Figure 5 shows that output was falling before devaluation (due to low oil prices and the outflow of capital), but once devaluation happened in August 1998, output started to increase almost immediately, from September 1998. By comparison, during the global economic recession of 2008-09, Russia did not respond to the outflow of capital and decline in oil prices with substantial devaluation (see Figure 3), so there was a sharp reduction of output (GDP fell by nearly 8 percent in 2009).
Figure 5. Index of Russian industrial output (Seasonally adjusted; 1995 = 100%)
Source: Federal Statistical Service of RF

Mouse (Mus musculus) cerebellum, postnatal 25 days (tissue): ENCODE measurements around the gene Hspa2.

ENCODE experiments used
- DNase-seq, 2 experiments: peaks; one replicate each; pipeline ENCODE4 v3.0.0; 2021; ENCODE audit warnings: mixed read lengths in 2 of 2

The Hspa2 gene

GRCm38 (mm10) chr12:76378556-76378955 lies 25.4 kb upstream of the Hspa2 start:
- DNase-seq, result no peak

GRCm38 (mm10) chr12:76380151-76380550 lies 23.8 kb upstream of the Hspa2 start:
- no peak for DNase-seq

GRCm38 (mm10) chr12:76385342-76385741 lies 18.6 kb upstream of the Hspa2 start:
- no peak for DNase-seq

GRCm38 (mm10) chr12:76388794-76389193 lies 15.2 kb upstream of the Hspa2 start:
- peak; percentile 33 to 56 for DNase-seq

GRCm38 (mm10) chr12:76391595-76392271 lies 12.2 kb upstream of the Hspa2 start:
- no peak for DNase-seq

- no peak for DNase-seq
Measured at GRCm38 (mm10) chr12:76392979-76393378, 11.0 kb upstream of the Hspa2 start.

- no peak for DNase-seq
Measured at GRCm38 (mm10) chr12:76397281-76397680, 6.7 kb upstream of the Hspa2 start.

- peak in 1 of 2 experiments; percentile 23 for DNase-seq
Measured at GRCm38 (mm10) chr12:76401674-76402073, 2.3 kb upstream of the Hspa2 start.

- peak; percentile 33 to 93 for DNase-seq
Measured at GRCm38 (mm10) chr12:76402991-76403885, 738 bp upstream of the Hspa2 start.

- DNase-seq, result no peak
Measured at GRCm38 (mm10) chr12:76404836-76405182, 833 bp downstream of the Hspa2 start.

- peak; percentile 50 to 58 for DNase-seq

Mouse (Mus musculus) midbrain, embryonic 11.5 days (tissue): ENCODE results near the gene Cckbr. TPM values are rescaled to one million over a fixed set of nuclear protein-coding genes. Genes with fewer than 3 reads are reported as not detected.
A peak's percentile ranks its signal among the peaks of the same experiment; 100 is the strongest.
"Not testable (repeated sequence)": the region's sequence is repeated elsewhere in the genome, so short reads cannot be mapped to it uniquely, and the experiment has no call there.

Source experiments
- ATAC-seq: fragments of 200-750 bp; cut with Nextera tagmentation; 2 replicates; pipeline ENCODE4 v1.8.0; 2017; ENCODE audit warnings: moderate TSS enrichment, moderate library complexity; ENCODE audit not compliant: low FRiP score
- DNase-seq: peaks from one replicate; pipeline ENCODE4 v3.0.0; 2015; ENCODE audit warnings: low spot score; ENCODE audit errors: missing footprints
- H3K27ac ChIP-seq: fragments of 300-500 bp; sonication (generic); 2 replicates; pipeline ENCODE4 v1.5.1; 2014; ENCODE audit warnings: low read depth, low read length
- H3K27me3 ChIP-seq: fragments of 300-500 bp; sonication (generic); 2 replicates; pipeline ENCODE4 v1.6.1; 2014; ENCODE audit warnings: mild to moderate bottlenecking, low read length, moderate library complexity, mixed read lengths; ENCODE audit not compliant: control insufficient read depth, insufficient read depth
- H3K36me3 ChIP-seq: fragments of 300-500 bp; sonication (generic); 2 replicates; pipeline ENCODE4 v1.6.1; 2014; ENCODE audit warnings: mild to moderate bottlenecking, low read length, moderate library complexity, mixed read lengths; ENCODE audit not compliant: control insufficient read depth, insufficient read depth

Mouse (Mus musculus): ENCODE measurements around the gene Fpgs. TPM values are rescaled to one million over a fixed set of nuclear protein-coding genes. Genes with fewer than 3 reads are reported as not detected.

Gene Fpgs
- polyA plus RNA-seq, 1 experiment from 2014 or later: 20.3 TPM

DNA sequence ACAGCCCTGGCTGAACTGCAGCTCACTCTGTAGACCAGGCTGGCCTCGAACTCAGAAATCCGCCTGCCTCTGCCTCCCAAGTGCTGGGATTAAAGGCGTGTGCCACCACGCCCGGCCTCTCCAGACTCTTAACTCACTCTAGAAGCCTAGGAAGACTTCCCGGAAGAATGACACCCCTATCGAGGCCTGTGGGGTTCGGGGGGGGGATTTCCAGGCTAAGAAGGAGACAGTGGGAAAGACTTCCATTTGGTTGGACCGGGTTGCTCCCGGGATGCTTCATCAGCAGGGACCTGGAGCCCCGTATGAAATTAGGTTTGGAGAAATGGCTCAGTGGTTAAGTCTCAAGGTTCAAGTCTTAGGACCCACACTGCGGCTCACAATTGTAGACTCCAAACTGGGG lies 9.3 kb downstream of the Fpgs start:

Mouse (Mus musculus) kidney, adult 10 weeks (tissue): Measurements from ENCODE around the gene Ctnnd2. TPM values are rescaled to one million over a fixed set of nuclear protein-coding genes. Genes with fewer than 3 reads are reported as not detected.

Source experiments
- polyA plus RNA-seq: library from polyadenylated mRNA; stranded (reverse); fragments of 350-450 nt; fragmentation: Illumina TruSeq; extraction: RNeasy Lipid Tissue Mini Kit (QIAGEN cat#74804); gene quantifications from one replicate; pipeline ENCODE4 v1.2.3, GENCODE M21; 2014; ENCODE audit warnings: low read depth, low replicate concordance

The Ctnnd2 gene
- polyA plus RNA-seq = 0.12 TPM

Evidence suggests that countries that respond to an outflow of capital with devaluation, rather than a reduction of foreign exchange reserves and national money supply, experience a milder recession than states that preserve fixed exchange rates at the expense of domestic demand [see the author's To devalue or not to devalue (2011)]. It is true that during the Asian 1997 currency crisis, output in Asian countries fell only after devaluation, not before, unlike Russia in the wake of its 1998 currency crisis and Argentina in the wake of its 2002 currency crisis. However, these crises were of a different nature. In East Asia, exchange rates were not overvalued; the root of the crisis was overextension of private debt, which resulted in an outflow of capital and a credit crunch [see the author's Currency crises in Russia and other transition economies (2001)]. Devaluation helped national producers, but was unable to counter the impact of the bankruptcies of financial institutions. In Russia and Argentina, private and even government debt was not that high—the roots of these crises lay in the overvaluation of the national currency. Once devaluation occurred, industrial competitiveness was restored and economic growth resumed.